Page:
Speech-Language Milestones
The following are speech-language milestones observed in typically developing children from age 7 months-4 years of age:

Age 7-9 Months [1]
Understands "no"
Enjoys playing peek-a-boo and pat-a-cake
Begins variegated babbling (mabamaba)
Looks at common items when their names are spoken

10-12 Months [1]
Understands up to 10 words
Understands simple commands when accompanied by a gesture
Listens when spoken to
Recognizes words for common objects ("shoe," "juice")
Uses a large variety of sounds in babbling
Uses 1-2 words (examples- "dada," "hi") around first birthday

1-2 Years [1]
Is able to point to a few body parts on command
Understands approximately 200 words (age 18 months)
Begins using more words each month
Begins using verbs and adjectives
Begins verbalizing immediate experiences ("bath hot!")
Asks for "more"
Some children start to put 2 words together ("more juice")
Is about 25-50% intelligible to strangers
Uses some 1-2 word questions ("where dada?")
Child often use one word to communicate a variety of meanings (holophrastic speech)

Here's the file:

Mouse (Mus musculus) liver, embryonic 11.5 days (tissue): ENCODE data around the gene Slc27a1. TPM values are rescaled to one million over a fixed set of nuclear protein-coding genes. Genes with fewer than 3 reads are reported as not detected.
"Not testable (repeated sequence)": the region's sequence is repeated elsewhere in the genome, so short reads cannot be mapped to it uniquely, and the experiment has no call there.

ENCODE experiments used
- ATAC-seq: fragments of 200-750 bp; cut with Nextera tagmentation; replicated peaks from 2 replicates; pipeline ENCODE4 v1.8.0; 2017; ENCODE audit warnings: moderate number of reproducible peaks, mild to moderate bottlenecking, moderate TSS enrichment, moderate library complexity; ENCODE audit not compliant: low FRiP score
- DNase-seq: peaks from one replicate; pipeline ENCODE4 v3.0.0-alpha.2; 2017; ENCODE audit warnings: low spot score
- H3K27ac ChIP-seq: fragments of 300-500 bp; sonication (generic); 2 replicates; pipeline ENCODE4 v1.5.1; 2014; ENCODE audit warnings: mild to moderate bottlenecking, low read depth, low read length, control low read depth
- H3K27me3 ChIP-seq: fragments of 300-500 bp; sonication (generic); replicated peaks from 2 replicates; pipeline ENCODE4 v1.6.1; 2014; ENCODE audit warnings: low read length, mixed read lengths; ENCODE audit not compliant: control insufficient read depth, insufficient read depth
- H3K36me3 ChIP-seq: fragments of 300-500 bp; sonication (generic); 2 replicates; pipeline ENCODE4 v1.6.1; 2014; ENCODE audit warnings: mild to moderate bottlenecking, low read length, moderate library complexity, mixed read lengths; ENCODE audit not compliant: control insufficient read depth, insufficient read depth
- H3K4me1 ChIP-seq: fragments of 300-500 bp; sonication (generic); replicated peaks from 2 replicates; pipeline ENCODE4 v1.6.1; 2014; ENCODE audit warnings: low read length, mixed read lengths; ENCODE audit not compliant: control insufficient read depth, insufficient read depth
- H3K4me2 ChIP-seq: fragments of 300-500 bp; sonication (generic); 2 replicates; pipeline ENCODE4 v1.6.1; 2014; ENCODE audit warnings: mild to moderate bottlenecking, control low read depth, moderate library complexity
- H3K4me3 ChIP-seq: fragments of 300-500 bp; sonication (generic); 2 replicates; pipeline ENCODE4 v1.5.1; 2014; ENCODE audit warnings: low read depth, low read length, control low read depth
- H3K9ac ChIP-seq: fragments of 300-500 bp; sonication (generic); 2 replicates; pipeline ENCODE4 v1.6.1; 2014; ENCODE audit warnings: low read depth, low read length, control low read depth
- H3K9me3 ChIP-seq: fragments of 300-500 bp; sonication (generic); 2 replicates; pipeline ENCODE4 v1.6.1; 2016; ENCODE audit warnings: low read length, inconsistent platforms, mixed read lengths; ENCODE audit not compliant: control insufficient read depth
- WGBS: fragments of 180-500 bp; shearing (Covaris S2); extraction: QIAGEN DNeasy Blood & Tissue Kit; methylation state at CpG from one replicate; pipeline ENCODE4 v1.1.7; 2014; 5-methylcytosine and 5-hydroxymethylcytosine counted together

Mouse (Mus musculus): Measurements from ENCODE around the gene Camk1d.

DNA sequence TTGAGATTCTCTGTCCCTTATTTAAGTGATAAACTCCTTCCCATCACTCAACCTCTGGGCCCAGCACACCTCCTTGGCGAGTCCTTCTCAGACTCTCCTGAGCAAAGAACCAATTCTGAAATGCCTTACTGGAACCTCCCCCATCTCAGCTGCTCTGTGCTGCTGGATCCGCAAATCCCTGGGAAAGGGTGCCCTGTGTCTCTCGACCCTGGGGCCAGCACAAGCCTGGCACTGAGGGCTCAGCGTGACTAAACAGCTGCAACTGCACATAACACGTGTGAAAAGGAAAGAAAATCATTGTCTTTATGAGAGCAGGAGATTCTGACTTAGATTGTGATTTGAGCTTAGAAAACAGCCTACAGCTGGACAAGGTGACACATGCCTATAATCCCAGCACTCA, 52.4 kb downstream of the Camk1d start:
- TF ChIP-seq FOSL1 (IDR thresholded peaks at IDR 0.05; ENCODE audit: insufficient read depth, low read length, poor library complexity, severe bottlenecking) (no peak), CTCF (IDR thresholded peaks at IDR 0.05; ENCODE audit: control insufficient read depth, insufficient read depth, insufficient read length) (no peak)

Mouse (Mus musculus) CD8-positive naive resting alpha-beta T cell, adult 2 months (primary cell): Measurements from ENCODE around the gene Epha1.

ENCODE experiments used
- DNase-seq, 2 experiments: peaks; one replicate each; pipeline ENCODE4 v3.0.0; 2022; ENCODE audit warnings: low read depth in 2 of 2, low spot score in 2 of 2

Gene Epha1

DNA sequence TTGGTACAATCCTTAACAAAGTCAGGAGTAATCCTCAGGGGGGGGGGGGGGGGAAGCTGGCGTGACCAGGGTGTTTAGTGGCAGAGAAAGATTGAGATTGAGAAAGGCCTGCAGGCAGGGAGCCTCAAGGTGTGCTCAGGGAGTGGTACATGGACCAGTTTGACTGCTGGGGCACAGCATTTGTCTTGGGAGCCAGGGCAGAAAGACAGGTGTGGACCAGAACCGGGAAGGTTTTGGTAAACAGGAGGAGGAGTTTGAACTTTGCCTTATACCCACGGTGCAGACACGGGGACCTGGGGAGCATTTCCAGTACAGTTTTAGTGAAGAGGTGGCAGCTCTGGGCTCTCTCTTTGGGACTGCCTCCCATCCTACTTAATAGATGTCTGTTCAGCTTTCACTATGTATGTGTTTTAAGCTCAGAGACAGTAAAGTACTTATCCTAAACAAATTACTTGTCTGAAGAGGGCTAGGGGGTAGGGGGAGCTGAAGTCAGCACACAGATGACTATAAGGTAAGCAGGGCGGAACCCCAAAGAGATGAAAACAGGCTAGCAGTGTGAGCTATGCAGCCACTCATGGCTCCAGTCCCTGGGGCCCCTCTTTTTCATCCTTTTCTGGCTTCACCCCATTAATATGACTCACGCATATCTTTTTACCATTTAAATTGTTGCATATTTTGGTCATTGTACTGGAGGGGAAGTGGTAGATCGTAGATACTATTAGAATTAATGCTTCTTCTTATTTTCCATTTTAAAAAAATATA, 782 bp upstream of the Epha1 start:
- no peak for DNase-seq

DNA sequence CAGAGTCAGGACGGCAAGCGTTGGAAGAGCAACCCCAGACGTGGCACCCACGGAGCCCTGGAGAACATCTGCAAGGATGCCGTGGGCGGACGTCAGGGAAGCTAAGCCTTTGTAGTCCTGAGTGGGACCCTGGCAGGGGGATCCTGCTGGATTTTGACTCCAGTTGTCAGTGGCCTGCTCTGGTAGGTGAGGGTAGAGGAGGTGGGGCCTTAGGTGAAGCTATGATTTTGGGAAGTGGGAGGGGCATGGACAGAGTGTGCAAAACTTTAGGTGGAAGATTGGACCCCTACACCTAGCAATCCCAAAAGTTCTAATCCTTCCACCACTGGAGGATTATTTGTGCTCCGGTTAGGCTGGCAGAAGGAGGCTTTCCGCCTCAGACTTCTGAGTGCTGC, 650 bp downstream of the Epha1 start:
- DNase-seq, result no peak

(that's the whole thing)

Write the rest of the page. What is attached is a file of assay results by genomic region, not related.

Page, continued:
Uses 3-20 words with gestures
Uses 10-50 words (approximately 18 months)

2-3 Years [1]
Understands up to 2400 words (age 2.5 years old)
Understands 3600 words (age 3)
Speech is generally understood by familiar listeners
Uses 200-600 words
Uses approximately 400 words (2.5 years old)- rapid vocabulary growth during this period
First pronouns used are "I" and "me."
Child has a word for almost everything
Uses the auxiliary verb "is."
Can identify several body parts
Understands plurals
Can tell understandable stories (approximately age 3)
Asks 1-2 word questions
Uses 2-3 word phrases

3-4 Years [1]
Understands up to 4200 words
Understands up to 5600 words (at 4 years)
Uses 4-5 words in sentences
Uses 800-1500 words
Begins using tag questions ("you want to go to McDonalds, donít you?")
Uses irregular plurals (mice, feet)
Uses is, am, and are in sentences
Knows first, last, and street name.
Asks when, how, and why questions
Relates experiences and can talk about activities in sequential order
Speech is approximately 80% intelligible
Engages in long conversations
Child can keep a conversation going without losing track of topic

[1] American Speech-Language Hearing Association (ASHA). http://www.asha.org/; Roseberry-McKibbin, Celeste, and Hedge, M. N. (Giri). An Advanced Review of Speech-Language Pathology. Austin: Pro-Ed, 2006.; Shipley, Kenneth G., and McAfee, Julie G. Assessment in Speech-Language Pathology: A Resource Manual, Third Edition. United States: Cengage Learning, 2004.

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